No state can appropriate space or celestial bodies;

States must bear responsibility for their activity in space, supervise activities of nongovernmental parties, and be liable for harm caused by their activity or by their nationals;

States must maintain a registry of their space objects and the state of registry must maintain jurisdiction and control over the space object; and

States must provide assistance to astronauts in distress and return errant space objects to the launching state.

In the years following the adoption of the Declaration of Legal Principles, five treaties were drafted under the auspices of the United Nations to codify, elaborate upon, and expand upon the principles contained in the declaration:

The Treaty on Principles Governing the Activities of States in the Exploration and Use of Outer Space, Including the Moon and Other Celestial Bodies (Outer Space Treaty);

The Agreement on the Rescue of Astronauts, the Return of Astronauts and the Return of Objects Launched into Space (Rescue and Return Agreement);

The Convention on International Liability for Damage Caused by Space Objects (Liability Convention);

The Convention on Registration of Objects Launched into Outer Space (Registration Convention); and

The Agreement Governing Activities of States on the Moon and Other Celestial Bodies (Moon Agreement).

The laws established by these treaties have been placed under stress over the years by the expansion of private activity in space. In particular, the rules regarding (a) the liability of the launching state for damage caused by space objects, (b) the registration of space objects and the jurisdiction of the state of registry, (c) the application of the duty to rescue astronauts and return errant space objects to private space activity, and (d) the prohibition of national appropriation of celestial bodies have been strained by the advent of new space technologies and activities.

The Liability of the Launching State

The liability paradigm set forth in the treaties primarily contemplates governmental space activity that involves a state launching a space object and maintaining control over that space object for its entire lifespan. With the advent and expansion of private space activity, the realities of commercial transactions, such as the sale of a satellite during its operational lifespan, challenged the propriety of the existing liability rules.

The 1972 Liability Convention imposes strict liability on the “launching state” for all damage caused by a space object on Earth or to aircraft in flight (Convention on International Liability for Damage Caused by Space Objects [Liability Convention], 1972, Art. II):1 “A launching State shall be absolutely liable to pay compensation for damage caused by its space object on the surface of the Earth or to aircraft in flight.”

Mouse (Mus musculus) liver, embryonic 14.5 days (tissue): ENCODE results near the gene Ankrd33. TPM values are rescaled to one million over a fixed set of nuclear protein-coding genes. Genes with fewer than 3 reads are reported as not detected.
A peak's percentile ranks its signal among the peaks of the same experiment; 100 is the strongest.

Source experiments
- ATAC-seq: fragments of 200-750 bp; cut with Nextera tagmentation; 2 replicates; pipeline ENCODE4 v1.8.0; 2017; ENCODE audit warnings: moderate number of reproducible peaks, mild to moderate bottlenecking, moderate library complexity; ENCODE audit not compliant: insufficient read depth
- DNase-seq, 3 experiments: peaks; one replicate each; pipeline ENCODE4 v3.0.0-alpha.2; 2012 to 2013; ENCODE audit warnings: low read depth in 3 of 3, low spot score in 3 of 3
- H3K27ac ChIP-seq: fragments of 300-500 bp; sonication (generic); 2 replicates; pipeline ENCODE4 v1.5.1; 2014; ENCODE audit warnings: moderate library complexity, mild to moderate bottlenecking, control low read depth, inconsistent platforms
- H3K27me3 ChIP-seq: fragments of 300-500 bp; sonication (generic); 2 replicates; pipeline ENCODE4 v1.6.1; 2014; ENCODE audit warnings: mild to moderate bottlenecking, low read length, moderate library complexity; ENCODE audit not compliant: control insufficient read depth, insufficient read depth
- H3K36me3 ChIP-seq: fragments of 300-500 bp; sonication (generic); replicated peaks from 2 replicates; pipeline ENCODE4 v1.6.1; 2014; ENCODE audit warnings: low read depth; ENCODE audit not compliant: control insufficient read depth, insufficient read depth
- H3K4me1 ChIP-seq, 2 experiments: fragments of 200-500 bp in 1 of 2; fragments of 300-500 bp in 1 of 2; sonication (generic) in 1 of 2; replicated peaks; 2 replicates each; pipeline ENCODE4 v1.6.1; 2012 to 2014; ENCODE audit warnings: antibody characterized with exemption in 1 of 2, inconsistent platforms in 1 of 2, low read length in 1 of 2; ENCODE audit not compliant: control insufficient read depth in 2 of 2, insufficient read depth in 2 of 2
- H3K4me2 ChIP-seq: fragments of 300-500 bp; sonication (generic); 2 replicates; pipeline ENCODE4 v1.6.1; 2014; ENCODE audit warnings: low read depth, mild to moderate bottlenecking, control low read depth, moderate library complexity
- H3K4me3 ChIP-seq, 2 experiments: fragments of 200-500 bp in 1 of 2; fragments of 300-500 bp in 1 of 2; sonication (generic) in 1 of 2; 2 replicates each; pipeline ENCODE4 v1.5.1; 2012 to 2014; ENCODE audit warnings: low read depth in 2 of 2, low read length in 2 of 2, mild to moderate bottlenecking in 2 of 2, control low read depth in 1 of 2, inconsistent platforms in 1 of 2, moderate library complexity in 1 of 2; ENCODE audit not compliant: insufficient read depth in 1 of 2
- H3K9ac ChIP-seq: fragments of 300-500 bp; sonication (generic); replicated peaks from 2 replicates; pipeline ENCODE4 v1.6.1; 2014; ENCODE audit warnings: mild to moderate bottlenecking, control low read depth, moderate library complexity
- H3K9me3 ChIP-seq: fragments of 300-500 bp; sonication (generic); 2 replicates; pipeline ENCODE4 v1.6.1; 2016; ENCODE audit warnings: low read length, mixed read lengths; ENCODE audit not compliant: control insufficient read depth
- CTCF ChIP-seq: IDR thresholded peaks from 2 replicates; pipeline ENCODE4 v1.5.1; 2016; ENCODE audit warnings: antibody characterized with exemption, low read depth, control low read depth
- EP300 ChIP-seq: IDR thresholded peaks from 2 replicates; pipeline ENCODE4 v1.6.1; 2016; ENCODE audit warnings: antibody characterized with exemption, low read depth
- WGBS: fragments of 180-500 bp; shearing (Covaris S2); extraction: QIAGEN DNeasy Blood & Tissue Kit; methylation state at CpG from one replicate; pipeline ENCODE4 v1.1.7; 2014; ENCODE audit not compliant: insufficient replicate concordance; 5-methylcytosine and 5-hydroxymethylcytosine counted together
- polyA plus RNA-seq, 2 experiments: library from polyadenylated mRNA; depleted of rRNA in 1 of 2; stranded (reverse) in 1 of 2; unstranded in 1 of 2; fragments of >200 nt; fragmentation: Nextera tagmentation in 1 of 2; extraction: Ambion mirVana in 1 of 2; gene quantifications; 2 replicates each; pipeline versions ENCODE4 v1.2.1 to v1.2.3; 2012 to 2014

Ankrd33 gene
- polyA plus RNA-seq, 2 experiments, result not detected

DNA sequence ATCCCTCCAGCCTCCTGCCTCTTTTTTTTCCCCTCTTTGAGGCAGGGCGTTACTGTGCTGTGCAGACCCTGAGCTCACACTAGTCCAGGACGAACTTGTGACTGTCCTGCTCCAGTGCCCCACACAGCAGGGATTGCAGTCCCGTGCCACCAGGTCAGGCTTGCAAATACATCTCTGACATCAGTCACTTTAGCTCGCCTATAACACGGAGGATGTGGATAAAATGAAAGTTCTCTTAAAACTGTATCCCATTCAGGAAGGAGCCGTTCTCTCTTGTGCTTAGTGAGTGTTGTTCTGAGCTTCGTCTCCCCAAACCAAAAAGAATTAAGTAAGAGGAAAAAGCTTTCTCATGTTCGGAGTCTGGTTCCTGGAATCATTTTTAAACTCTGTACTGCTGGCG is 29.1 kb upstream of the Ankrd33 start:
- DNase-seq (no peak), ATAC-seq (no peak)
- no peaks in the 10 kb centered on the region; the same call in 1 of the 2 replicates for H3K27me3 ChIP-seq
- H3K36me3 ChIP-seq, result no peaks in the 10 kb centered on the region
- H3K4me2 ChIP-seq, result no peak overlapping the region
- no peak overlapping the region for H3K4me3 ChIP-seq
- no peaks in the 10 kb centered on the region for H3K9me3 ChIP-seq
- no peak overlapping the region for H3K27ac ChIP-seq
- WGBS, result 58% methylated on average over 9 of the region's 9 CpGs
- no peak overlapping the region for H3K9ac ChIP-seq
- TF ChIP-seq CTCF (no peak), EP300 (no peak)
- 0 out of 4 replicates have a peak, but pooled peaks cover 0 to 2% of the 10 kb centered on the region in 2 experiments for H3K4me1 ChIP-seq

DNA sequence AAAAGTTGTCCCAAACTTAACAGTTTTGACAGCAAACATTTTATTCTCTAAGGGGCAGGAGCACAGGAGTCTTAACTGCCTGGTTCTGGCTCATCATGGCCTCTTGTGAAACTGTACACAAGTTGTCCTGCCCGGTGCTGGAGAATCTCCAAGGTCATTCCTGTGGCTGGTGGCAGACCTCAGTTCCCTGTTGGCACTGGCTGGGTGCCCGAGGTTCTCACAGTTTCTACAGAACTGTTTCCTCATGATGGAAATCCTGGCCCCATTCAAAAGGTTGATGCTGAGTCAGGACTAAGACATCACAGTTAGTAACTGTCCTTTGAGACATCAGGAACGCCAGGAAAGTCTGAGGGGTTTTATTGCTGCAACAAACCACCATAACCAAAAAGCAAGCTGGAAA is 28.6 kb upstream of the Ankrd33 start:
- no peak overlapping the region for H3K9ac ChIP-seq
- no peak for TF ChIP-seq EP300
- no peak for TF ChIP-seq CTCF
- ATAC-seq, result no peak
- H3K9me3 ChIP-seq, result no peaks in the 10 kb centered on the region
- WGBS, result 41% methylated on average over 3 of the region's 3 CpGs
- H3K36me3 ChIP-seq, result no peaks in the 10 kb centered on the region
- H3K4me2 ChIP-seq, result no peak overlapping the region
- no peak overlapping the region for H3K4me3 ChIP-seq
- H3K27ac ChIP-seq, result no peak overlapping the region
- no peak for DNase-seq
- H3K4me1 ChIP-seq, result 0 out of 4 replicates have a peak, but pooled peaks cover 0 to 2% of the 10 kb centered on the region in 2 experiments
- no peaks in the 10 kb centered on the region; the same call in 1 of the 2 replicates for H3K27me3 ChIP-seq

In contrast, Article III of the convention imposes liability on the launching state when a space object causes damage to the space object of another state when the object is in the air or in space but only when the launching state is “at fault” (Liability Convention, 1972, Art. III):2

In the event of damage being caused elsewhere than on the surface of the Earth to a space object of one launching State or to persons or property on board such a space object by a space object of another launching State, the latter shall be liable only if the damage is due to its fault or the fault of persons for whom it is responsible.

One troubling aspect of Article III is that it lacks a clear standard for determining when a state (or a person for whom a state is responsible) would be found at “fault” for causing damage. As space activity becomes increasingly commercialized and privatized, debate will likely grow as to whether it is appropriate and desirable for the launching state to be liable for damage caused by space objects that are launched and controlled by private entities. Although imposing liability on the launching state has the effect of motivating the launching state to take greater care in the supervision of private space activity, at some point the sheer volume of commercial space activity may render this potential liability an unreasonable burden on states.